Lord of the Flies Redux: Alejandro Landes’ MONOS

The teens at the centre of Alejandro Landes’ electrifying survivalist saga MONOS live in a foggy landscape suspended above the Colombian Andes. They go by aliases that echo childhood memories and action films (Smurf, Rambo, Bigfoot, Boom-Boom), though the weapons they bear are real, and their mission is no game. They are child soldiers recruited by a mysterious guerrilla group known as “The Organization,” stranded in a parentless and hyper-violent world that has abandoned them to their own fate.

MONOS, Colombian-Ecuadorian Landes’ third feature (following his 2011 PORFIRIO and 2007 documentary COCALERO) and shown in Berlinale Panorama, trails behind them as they plunge into a spiral of unspeakable violence. In a world where adult figures only appear for flickering moments, it zeroes in on a group of boys and girls as a synecdoche for humanity at large, to question the de-humanising character of war and its effect on a community untethered by rules and conventions. Its answer, on par with a novel it bears an overt allegiance to, William Golding’s “Lord of The Flies”, is a world where guerrilla warfare teems with sheer anarchy.

A dozen of barely teenage kids, the eponymous Monos spend their days patrolling the mountaintops of Northern Colombia, a cloud-shrouded landscape cinematographer Jasper Wolf renders via spell-binding vistas, working through widescreens that capture the Andes in all their belittling immensity. Tutored by a harsh older militant by the name of Mensajero (Wilson Salazar), they are killing machines tasked with looking after an American captive nicknamed Doctora (Julianne Nicholson) and a milk cow by the sobriquet of Shakira. But even Mensajero only shows up sporadically, and the grown-ups from The Organization remain distant presences, their muffled voices croaking from a radio and walkie-talkies. Left to their own devices, the stunted adolescents seesaw between training sessions that echo the raw physicality of Claire Denis’s BEAU TRAVAIL – bodies grinding against one another in topless war dances – and more intimate exchanges, where the unforgiving environment makes room for sporadic intramural effusions.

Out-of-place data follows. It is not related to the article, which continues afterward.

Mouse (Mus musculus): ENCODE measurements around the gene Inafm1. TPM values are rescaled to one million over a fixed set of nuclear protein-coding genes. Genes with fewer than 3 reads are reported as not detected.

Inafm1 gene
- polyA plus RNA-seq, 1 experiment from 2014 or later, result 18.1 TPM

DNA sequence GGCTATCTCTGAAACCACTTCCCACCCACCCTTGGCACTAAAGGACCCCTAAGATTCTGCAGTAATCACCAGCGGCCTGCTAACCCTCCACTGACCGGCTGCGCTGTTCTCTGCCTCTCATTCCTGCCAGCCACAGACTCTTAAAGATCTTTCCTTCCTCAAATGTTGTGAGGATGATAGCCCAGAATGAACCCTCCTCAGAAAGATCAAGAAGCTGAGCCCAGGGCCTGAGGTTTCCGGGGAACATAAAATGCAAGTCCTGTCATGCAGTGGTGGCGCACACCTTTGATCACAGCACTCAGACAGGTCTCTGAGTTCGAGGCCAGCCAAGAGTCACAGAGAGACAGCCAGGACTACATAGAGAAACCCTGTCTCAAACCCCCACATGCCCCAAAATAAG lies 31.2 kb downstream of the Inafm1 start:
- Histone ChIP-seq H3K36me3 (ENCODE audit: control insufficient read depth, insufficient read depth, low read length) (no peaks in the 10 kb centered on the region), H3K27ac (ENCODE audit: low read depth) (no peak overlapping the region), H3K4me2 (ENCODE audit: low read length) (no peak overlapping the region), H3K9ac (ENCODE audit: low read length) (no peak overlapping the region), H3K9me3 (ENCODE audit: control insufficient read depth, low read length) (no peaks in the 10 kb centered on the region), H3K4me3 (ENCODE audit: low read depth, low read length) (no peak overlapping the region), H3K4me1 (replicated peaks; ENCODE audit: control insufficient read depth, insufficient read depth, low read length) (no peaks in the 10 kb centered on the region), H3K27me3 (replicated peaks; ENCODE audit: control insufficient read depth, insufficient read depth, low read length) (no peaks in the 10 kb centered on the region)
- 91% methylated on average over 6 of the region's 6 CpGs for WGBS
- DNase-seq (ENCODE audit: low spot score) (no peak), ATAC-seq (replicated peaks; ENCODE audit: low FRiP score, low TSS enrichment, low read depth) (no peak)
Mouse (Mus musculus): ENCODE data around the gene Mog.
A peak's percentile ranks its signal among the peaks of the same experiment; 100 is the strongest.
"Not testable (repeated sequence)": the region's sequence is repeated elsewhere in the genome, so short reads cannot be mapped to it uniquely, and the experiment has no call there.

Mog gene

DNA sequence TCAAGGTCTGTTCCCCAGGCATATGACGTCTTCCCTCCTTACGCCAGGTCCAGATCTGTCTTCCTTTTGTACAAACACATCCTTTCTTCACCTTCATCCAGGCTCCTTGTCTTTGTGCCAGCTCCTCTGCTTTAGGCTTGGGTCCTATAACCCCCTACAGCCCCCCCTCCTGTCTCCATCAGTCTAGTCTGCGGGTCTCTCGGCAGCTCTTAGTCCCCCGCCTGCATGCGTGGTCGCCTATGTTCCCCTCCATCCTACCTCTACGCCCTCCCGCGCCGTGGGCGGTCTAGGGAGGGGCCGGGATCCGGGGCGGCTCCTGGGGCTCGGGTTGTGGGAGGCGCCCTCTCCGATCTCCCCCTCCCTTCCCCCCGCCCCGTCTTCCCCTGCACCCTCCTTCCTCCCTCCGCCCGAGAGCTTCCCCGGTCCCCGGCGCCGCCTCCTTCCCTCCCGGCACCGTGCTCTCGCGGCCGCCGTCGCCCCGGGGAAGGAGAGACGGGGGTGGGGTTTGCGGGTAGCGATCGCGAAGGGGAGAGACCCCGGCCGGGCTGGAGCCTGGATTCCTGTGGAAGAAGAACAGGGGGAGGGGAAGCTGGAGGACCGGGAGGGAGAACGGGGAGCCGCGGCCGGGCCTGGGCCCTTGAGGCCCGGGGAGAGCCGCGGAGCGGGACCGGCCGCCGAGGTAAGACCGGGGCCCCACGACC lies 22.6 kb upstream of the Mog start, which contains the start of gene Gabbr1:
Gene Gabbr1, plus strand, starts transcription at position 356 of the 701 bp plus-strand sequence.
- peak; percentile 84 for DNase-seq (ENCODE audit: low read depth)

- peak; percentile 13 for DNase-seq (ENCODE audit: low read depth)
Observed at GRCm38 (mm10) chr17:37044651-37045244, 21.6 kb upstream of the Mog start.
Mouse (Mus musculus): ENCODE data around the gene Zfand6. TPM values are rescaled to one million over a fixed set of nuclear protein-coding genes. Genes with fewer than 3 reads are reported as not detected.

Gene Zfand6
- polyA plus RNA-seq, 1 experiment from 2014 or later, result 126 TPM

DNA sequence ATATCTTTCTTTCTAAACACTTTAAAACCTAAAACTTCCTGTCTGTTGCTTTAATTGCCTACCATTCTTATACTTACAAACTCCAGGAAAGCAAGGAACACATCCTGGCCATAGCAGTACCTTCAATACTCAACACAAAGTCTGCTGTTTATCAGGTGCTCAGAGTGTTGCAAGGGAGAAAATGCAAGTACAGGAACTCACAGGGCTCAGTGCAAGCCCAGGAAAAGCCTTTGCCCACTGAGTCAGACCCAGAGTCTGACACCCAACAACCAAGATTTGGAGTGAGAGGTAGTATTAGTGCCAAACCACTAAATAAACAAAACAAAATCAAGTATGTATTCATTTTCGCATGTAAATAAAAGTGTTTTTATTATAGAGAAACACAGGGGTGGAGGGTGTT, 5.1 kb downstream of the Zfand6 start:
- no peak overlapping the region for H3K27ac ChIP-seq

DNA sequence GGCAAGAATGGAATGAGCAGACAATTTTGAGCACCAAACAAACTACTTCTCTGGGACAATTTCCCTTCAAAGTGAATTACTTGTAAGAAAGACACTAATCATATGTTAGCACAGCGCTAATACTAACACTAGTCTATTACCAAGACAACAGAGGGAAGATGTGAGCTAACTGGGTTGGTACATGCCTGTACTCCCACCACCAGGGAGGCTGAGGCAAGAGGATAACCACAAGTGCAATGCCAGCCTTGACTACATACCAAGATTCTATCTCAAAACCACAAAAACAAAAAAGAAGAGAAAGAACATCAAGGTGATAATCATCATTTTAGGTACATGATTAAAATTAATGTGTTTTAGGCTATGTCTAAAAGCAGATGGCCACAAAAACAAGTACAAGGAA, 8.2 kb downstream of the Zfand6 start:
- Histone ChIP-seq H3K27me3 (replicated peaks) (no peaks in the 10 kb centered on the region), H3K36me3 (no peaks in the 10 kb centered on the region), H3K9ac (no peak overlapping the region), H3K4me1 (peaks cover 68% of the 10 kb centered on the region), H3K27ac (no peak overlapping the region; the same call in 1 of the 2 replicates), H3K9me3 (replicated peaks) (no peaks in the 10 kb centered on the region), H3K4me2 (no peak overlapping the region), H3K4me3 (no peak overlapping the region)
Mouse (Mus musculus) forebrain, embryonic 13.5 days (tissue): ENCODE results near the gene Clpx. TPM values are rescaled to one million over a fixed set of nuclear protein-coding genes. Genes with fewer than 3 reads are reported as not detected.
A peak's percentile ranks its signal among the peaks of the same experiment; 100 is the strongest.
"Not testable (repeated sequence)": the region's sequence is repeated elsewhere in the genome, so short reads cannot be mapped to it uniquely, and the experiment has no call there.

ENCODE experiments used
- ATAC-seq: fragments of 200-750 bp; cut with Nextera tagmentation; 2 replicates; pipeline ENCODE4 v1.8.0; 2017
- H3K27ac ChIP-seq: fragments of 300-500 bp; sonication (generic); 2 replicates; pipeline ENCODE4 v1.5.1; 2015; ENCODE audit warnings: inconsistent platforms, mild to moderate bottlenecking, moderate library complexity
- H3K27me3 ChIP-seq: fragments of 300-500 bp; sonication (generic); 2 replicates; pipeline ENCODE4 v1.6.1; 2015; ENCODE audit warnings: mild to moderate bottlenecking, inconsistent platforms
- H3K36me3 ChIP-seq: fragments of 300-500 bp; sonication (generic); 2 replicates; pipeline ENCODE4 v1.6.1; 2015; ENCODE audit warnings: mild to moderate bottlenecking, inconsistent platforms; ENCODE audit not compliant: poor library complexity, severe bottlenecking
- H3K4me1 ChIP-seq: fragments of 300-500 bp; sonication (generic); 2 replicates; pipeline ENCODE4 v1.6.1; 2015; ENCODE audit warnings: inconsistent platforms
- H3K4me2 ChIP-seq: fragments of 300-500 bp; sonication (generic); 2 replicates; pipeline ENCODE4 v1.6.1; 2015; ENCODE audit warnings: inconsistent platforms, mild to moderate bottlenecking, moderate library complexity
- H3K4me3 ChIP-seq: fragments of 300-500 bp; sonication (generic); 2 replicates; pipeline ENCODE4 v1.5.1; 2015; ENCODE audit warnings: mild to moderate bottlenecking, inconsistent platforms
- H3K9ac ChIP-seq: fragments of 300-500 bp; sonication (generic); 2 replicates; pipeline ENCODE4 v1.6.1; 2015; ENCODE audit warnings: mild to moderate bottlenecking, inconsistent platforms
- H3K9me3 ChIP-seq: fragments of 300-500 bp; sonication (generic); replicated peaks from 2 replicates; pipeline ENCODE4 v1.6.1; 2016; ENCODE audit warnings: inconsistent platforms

A curious gender fluidity permeates the community; part of the pleasure in watching MONOS is to see the kids inhabit a post-apocalyptic world were gender roles seem to have relinquished – if only momentarily – their sway. “Here’s to my father who called me a whore,” shouts Perro (Paul Cubides), wielding an assault rifle while sporting a mini-skirt and stockings. It is not the only instance of cross dressing, nor the only moment when same-sex tensions within the group become explicit. But if MONOS’ preamble seems to conjure a post-binary utopia, as the group eventually leaves the mountains to settle in the Colombian jungle, breaking down in the face of a fratricidal conflict, the gender syncretism falls apart too.

Wars do not quite simply claim lives, they also fashion subjectivities that are necessary for their continuation. What MONOS so accurately understands is that a conflict as long and complex as the one Colombia just ended with the FARC guerrillas – for which Landes’ work serves as an allegory – pivoted on the construction of hyper-violent and heteronormative masculinities, which the Monos come to embody to a visceral, chilling extent.